MRI of the calcaneus, the distal tibia, the distal radius and also lower back.
Device: Computed Tomography
CT scan of the lower back and hip
Device: High resolution peripheral quantitative computed tomography
HR-pQCT of the distal radius and distal tibia

  Eligibility

Ages Eligible for Study:   55 Years to 75 Years
Genders Eligible for Study:   Female
Accepts Healthy Volunteers:   Yes
Sampling Method:   Probability Sample
Study Population

10 healthy postmenopausal women 10 postmenopausal women with Type II Diabetes and without fracture 10 postmenopausal women with Type II Diabetes and with fracture of the long bone of the upper arm, hip, ankle, or foot 10 postmenopausal women with Type II Diabetes with and without fracture

Criteria

Inclusion Criteria:

  • Postmenopausal female, 55-75 years old
  • History of Type II diabetes, as defined by the American Diabetes Association for more than 5 years that is either insulin requiring or treated with oral therapies such as sulfonylureas and metformin
  • Body mass index (BMI) of 19-35
  • Able to move without walkers and without a history of long periods (>3 months) of inactivity
  • Additional Inclusion criteria for fracture participants:
  • Fractures of the proximal humerus and femur as well as the ankle and foot should have occurred after the onset of diabetes and should have been caused by a low energy trauma such as falling from standing height. All fractures will be verified by radiographs.

Exclusion Criteria:

  • Severe neuropathic disease such as neurogenic osteoarthropathies (i.e., Charcot joints) of the foot
  • Steroid users or have disease conditions that could play a significant role in the development of osteoporosis such as idiopathic osteoporosis, immobilization, hyperparathyroidism, or hyperthyroidism
  • Diseases that may affect bone metabolism: alcoholism, chronic drug use, chronic gastrointestinal disease, renal or hepatic impairment
  • Chronic treatment with antacids, estrogen, adrenal or anabolic steroids, anticonvulsants, anticoagulants, or pharmacologic doses of Vitamin A supplements 6 months prior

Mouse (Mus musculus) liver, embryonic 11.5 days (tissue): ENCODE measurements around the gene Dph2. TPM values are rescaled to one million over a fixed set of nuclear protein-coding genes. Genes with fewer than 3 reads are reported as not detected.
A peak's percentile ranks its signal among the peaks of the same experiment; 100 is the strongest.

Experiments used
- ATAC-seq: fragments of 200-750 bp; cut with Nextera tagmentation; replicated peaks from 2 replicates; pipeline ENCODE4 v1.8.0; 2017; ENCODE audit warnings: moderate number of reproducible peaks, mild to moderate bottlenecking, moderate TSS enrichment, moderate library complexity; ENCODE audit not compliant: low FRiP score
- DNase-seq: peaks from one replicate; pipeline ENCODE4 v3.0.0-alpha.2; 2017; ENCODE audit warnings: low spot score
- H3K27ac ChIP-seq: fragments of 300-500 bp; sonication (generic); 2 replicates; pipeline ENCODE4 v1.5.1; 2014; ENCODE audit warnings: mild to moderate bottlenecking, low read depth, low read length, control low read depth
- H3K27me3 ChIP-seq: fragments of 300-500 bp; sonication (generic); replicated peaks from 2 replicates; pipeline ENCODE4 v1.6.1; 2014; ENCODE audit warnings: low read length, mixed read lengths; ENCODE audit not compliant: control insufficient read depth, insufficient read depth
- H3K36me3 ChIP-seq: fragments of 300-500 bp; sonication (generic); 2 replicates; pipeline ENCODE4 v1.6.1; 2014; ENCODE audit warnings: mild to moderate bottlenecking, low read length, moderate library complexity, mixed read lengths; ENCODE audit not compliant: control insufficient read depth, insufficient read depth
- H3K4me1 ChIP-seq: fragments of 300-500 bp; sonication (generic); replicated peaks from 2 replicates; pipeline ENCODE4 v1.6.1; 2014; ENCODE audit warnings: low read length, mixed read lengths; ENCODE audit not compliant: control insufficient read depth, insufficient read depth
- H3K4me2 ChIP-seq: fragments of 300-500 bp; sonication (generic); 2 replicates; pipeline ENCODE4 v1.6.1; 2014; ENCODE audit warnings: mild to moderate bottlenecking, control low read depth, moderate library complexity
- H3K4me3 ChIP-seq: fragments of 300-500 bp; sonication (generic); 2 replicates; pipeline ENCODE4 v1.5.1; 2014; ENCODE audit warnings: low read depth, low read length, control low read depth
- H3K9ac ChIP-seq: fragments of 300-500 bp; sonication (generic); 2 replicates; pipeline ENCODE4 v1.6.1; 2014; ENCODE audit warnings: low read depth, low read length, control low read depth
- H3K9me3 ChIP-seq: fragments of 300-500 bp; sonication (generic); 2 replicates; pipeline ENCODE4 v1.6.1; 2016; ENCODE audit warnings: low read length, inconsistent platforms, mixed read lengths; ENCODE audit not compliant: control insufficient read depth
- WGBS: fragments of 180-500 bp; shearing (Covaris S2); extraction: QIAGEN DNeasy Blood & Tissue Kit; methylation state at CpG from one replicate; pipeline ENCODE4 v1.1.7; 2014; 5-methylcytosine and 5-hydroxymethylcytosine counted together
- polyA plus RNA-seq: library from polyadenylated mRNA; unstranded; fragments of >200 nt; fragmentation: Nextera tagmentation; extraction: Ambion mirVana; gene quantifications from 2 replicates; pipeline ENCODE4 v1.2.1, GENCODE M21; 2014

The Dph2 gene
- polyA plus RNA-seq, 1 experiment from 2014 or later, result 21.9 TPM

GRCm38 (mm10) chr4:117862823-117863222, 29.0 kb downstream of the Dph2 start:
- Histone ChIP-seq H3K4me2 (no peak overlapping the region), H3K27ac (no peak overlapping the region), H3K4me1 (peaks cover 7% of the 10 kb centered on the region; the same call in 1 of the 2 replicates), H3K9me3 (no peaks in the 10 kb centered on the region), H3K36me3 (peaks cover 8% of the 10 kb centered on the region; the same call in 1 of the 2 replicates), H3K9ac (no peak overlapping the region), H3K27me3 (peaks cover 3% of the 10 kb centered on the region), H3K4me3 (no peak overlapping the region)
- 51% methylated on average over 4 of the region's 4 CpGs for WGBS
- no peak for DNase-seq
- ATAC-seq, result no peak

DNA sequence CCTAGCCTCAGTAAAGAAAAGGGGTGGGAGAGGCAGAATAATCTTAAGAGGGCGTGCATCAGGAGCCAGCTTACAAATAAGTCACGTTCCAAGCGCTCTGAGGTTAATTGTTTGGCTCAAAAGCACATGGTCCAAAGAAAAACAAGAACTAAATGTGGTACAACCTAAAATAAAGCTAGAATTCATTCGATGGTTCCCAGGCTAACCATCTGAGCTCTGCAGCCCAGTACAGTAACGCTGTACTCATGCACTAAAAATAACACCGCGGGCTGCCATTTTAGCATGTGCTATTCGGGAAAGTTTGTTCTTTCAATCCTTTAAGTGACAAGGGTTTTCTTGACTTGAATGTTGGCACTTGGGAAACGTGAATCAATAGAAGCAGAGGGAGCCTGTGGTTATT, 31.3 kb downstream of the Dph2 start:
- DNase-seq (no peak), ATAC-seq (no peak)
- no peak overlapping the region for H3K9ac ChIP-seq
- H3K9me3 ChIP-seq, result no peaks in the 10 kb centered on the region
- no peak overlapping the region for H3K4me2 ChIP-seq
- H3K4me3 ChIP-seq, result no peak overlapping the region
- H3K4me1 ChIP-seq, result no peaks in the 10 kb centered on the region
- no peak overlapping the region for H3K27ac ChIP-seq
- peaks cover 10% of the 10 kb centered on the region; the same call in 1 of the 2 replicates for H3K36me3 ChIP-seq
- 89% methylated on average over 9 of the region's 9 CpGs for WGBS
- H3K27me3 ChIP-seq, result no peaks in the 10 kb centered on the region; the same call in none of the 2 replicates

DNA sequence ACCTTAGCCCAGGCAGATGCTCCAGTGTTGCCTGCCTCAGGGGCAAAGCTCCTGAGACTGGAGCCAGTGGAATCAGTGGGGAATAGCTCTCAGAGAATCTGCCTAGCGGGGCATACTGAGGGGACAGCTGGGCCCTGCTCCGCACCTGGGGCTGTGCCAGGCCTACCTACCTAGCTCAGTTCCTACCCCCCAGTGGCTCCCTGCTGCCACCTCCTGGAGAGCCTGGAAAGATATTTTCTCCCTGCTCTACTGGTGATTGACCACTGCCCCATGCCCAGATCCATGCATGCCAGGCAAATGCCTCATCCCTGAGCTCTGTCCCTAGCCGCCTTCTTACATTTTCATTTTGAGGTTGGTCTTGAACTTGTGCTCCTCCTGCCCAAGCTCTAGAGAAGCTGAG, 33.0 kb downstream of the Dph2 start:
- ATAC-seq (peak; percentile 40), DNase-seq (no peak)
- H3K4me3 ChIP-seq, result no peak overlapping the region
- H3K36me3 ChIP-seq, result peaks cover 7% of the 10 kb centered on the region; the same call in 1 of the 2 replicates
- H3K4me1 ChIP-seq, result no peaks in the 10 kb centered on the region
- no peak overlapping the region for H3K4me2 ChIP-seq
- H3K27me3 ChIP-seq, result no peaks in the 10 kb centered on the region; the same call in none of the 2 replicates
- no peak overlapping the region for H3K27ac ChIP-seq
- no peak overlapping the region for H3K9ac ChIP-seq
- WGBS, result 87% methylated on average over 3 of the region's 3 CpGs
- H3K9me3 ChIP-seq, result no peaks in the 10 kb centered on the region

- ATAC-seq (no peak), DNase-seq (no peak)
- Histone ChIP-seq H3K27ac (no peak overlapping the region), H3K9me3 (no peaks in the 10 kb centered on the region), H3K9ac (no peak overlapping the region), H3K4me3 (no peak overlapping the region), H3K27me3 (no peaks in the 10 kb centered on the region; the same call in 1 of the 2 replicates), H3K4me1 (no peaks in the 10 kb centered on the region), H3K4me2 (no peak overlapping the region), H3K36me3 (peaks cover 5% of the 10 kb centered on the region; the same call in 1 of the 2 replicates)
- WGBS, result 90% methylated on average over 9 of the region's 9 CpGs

• Diabetic patients on rosiglitazone or pioglitazone medications
  • high energy trauma, e.g., due to motor vehicle accidents
  • Pathological fractures of other origin, i.e., tumor, tumor-like lesions as well as focal demineralization visualized on radiographs
  • History of fluoride, bisphosphonate, calcitonin or tamoxifen use
  • History of unstable cardiovascular disease or uncontrolled hypertension
  • MRI contraindications
  • Body mass index greater than 35
  Contacts and Locations
Choosing to participate in a study is an important personal decision. Talk with your doctor and family members or friends about deciding to join a study. To learn more about this study, you or your doctor may contact the study research staff using the Contacts provided below. For general information, see Learn About Clinical Studies.

Please refer to this study by its ClinicalTrials.gov identifier: NCT00703417

Locations
United States, California
China Basin Imaging Center
San Francisco, California, United States, 94107
Sponsors and Collaborators
University of California, San Francisco
  More Information

No publications provided

Responsible Party: Thomas M. Link, M.D., University of California, San Francisco
ClinicalTrials.gov Identifier: NCT00703417     History of Changes
Other Study ID Numbers: Diabetes
Study First Received: June 19, 2008
Last Updated: June 6, 2011
Health Authority: United States: Institutional Review Board

Keywords provided by University of California, San Francisco:
osteoporosis
diabetes

Additional relevant MeSH terms:
Diabetes Mellitus, Type 2
Osteoporosis
Bone Diseases
Bone Diseases, Metabolic
Diabetes Mellitus
Endocrine System Diseases
Glucose Metabolism Disorders
Metabolic Diseases
Musculoskeletal Diseases

ClinicalTrials.gov processed this record on November 27, 2014